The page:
Central Bank rolls out new measures likely to trigger credit crunch

Central Bank of Turkey on Tuesday unveiled a set of new measures to support  monetary tightening drive, in moves the country’s finance chief said were aimed at reducing public deficits and lowering inflation, reported daily SABAH.


The measures came days after the Central Bank hiked its benchmark policy rate by 250 basis points to 17.5%, the highest level since October 2021, and promised more tightening.


The central bank’s new moves to support the tightening included raising the monthly maximum interest rate on credit card cash usage and overdraft accounts to 2.89%. It said the increase in the rate, from a previous 1.91%, was designed to control inflation and balance domestic demand.


“We continue to take and implement measures in line to improve our country’s balance of payments, reduce public deficits and reduce inflation,” said Treasury and Finance Minister Mehmet Şimşek.

Central Bank also instituted new curbs on monthly credit issuance of commercial lenders, imposing requirements to buy additional very low yielding government bonds on violators. On Wednesday, three state lenders also  hiked the interest rate they charge on general purpose consumer loans.

“The decisions announced by the Central Bank today are aimed at lowering the current account deficit and reducing inflation in the medium term,” he wrote on Twitter.


Şimşek, the respected veteran policymaker who was appointed after President Recep Tayyip Erdoğan was reelected in late May, said Türkiye would “continue to channel our limited resources into exports and investments.”


The central bank has raised its one-week repo rate by 9 percentage points at two monetary policy meetings under its new governor, Hafize Gaye Erkan, who is leading a reversal from an easing drive that saw the bank cut its official borrowing costs to 8.5% from 19% since 2021.


The naming of Şimşek and Erkan, a former Wall Street banker, marked an initial sign that Ankara would revamp policies centered around monetary stimulus and opt for interest rate hikes to combat stubborn inflation, stabilize the volatility in the Turkish lira and rebuild foreign exchange reserves.

The less-than-expected interest rate hike last Thursday came amid economist expectations that inflation, which cooled to 38.21% in June, will surge by year-end due to the lira’s decline and various tax hikes.


Erkan is set to announce her first inflation report on Thursday. The central bank’s current year-end inflation projection stands at 22.3%.


After its July 20 meeting, the bank said simplification of policy would continue gradually and selective credit and quantitative tightening decisions were being taken to support the monetary tightening process.


On Tuesday, the bank said it set the monthly growth limit for lira commercial loans at 2.5%, down from a previous 3%, excluding export, investment and agriculture loans, to complement steps taken in a policy simplification process.


“The central bank reveals that the tightening will not only proceed with the increase in interest rates but also with the selective measures, the domestic demand will be narrowed,” said Enver Erkan, chief economist at Dinamik Yatırım.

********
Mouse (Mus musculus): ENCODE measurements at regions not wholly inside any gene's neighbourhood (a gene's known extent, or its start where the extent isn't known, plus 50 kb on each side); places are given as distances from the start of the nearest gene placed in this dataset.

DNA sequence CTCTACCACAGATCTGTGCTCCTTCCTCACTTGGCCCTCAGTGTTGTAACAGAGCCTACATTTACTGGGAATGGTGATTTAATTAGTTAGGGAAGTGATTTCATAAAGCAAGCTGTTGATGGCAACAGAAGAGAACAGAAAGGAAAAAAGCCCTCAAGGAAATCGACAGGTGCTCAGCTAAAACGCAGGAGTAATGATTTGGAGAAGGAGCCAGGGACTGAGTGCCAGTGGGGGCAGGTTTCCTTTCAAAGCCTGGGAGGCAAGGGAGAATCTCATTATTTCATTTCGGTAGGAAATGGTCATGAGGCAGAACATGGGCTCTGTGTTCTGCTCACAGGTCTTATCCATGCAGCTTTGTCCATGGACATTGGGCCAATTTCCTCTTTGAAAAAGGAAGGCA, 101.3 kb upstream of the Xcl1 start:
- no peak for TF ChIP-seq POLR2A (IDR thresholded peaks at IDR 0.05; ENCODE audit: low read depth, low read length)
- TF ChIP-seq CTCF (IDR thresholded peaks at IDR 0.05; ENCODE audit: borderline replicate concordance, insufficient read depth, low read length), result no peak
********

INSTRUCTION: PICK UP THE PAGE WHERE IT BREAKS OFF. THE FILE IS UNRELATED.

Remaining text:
The lira was little changed at 26.9550 against the dollar on Tuesday, near a record low of 27.05, having weakened 30% so far this year.


Among other steps, a reserve requirement ratio of 15% on foreign exchange-protected accounts was announced on July 21.


The bank said on Tuesday it had also decided to set the growth limit for vehicle loans at 2%, down from 3%, and to keep the 3% limit for general-purpose loans unchanged.


Export and investment loans and loans for the southeastern region that was struck by devastating earthquakes in early February will be exempted from the bank’s credit-restricting measures.


Steps have also been taken to support exporters’ access to financing, with the daily limit for rediscount credits raised to TL 1.5 billion ($56 million).



Comment:  Heading for a credit crunch


Gaye Erkan’s ability to raise policy rates to a level consistent with lowering inflation is hampered by Erdogan’s hypersensitivity on the issue.  It appears Mehmet Simsek is instead trying to cool down the red-hot economy by restricting credit.  According to CBRT data, credit growth collapsed to low double digits for consumer and single digits for corporate loans since May-June dual elections.


A credit crunch is an awkward way to disinflate the economy, and businesses may soon appeal to President Erdogan to lift the curbs.


Follow our  English language YouTube videos  @ REAL TURKEY:   https://www.youtube.com/channel/UCKpFJB4GFiNkhmpVZQ_d9Rg

And content at Twitter: @AtillaEng

Facebook:  Real Turkey Channel:   https://www.facebook.com/realturkeychannel/


Published By: Atilla Yeşilada

GlobalSource Partners’ Turkey Country Analyst Atilla Yesilada is the country’s leading political analyst and commentator. He is known throughout the finance and political science world for his thorough and outspoken coverage of Turkey’s political and financial developments. In addition to his extensive writing schedule, he is often called upon to provide his political expertise on major radio and television channels. Based in Istanbul, Atilla is co-founder of the information platform Istanbul Analytics and is one of GlobalSource’s local partners in Turkey. In addition to his consulting work and speaking engagements throughout the US, Europe and the Middle East, he writes regular columns for Turkey’s leading financial websites VATAN and www.paraanaliz.com and has contributed to the financial daily Referans and the liberal daily Radikal.